• Description. The GM describes the locale and situation for the players.
  • Clarification. The players ask questions about specific details of the description. The GM answers as appropriate.
  • Decision Point. The players discuss what they want to do and decide on a course of action for their characters. This decision may spawn an event. If the players have difficulty making a decision, the GM may add an event to the game.
  • Event. Finally, something happens. The GM describes the event and the players ask questions to clarify the situation.
  • Decision Point. The players decide what their characters will do about the event. In this case, indecision is a decision as the GM may push things along as he sees fit.
  • Resolution Point. The players' decision leads to a resolution point. Using the appropriate mechanics, the GM and players resolve the event.
  • Repeat. This flow of play is repeated. When the players resolve an event, their characters make progress in the game world.

Mechanic Overview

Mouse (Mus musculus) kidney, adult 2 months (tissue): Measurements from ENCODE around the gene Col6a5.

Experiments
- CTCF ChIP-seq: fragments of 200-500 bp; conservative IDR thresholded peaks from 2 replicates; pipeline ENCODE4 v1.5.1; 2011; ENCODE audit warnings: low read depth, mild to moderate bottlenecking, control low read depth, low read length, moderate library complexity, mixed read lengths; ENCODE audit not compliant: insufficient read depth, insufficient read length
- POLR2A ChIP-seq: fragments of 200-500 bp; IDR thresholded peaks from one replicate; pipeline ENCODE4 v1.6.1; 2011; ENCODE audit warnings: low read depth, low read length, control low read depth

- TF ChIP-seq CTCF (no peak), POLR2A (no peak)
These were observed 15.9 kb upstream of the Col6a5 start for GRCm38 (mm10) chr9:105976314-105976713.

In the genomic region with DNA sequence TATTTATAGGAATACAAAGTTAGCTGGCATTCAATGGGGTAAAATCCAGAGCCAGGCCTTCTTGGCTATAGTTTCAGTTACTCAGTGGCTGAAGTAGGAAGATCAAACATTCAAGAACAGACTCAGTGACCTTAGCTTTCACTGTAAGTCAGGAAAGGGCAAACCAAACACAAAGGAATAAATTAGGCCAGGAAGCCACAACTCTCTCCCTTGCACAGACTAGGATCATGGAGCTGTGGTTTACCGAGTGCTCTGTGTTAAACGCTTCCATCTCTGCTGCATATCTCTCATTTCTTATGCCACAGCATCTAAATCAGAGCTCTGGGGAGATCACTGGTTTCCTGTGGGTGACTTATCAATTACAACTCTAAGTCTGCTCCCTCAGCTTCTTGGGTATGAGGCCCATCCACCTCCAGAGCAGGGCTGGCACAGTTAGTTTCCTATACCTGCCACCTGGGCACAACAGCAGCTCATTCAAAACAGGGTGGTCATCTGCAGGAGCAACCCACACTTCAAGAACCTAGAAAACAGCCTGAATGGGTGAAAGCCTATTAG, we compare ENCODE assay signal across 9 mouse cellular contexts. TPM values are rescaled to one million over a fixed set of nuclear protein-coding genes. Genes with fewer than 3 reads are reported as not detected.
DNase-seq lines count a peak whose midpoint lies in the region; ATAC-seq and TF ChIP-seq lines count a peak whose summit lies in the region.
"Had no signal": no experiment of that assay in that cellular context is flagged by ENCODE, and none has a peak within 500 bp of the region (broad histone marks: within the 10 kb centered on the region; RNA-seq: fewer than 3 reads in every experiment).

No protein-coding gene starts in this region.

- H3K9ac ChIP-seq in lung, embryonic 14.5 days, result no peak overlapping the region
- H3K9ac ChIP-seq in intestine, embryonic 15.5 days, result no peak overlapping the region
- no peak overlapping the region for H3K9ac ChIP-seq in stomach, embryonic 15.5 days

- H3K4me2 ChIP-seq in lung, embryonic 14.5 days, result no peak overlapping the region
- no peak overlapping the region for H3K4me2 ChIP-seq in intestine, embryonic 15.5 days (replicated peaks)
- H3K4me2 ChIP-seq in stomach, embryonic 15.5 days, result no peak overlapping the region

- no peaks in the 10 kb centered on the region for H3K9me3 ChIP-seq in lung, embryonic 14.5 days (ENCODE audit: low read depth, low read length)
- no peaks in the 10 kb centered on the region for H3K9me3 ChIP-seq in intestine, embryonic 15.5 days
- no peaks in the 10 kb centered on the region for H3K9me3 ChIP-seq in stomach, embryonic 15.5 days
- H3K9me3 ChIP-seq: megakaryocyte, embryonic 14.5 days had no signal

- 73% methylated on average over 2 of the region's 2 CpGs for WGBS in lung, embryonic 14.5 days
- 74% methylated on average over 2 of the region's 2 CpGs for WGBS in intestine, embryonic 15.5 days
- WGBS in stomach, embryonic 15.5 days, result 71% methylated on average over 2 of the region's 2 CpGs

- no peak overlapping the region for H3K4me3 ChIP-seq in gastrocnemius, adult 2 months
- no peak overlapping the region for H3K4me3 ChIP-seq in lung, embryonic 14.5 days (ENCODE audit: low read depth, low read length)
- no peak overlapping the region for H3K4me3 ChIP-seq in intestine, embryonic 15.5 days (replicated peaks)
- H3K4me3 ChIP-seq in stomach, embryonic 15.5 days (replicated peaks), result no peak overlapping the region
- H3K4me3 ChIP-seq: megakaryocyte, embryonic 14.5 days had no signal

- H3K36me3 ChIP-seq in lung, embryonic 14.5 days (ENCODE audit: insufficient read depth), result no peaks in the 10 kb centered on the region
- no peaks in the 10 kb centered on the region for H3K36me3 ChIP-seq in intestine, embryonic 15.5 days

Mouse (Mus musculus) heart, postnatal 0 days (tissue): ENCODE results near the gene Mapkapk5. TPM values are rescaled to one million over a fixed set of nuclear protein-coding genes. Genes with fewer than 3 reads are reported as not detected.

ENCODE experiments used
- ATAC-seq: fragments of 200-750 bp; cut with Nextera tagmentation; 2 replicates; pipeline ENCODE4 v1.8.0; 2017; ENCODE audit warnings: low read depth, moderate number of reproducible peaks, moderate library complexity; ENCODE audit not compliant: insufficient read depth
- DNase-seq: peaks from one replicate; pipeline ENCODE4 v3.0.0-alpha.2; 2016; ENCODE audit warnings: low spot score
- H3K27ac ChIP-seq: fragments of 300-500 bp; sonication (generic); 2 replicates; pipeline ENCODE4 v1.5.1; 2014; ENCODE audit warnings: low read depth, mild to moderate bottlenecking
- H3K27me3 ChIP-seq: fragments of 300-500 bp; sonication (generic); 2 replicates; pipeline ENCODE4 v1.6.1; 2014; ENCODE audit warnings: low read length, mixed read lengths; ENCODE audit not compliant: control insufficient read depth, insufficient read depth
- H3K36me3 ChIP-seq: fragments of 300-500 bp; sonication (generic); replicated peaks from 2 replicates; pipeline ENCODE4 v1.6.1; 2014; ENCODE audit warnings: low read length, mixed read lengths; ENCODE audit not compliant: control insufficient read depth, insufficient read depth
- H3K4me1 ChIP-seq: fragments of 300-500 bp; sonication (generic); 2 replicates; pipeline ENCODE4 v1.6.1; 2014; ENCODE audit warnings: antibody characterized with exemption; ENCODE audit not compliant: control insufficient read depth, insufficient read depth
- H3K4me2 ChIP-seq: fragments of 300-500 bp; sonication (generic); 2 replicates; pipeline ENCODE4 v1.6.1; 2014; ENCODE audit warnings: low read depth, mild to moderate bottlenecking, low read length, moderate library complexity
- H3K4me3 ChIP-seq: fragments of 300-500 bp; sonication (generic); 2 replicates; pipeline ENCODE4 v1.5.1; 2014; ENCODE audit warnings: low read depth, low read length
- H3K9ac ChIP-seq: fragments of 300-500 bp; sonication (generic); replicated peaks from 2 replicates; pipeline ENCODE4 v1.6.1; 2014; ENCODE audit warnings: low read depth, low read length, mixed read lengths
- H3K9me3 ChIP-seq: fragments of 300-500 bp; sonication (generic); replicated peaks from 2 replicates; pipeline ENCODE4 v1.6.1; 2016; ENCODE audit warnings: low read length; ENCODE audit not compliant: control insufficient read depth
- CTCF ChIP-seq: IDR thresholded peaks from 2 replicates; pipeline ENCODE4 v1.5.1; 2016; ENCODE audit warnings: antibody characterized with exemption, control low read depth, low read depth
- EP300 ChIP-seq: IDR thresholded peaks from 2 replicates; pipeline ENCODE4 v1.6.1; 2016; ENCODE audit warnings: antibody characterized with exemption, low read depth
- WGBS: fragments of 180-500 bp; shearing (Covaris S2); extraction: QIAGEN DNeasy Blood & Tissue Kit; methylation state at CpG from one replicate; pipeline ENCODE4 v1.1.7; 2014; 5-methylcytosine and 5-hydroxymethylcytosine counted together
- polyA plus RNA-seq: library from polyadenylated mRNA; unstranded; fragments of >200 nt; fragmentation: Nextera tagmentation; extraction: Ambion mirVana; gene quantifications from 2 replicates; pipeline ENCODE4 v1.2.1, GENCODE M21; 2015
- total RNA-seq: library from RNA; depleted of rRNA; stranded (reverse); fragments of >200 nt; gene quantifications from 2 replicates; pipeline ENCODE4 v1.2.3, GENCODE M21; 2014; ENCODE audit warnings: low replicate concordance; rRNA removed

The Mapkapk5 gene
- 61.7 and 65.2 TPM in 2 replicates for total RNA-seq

This is an overview of a simple mechanic.

  • Call Mechanic. A player, often the GM, calls for the use of a mechanic as stated in the rules.
  • Use Mechanic. Players roll dice, bet coins, make declarations, or do whatever else is needed to make the mechanic work.
  • Evaluate Results. The players use this to determine what actually happened in the game.
  • Continue Play. Once the outcome is determined, the play flow continues.

A Play Flow with Mechanics

Event resolution is part of a play flow. In many ways, it's a play flow nested within another play flow. This can also be done with a flowchart. This example demonstrates the idea of play flow and outlines what might happen when some PCs gets in a fight. I left the exact resolution methods undefined because they're not important to this part of the discussion.

  • Description. Two characters are walking through a run-down neighborhood. It has empty storefronts all over. Broken-down and burned out cars litter the street. The alleys show signs of people living in cardboard boxes.
  • Clarification: The players want to know who else is around. The GM notes that a group of motley-looking young men is milling around at the next intersection. They're harassing people passing by. They're probably a gang of thugs.
  • Decision Point: The characters could go around this obvious trouble spot, but the players want to see what will happen. They decide to have their characters walk right up to the thugs.
  • Event: The characters encounter the thugs. As the characters approach, the GM informs the players that the thugs are making insulting comments and saying something about paying an "intersection tax."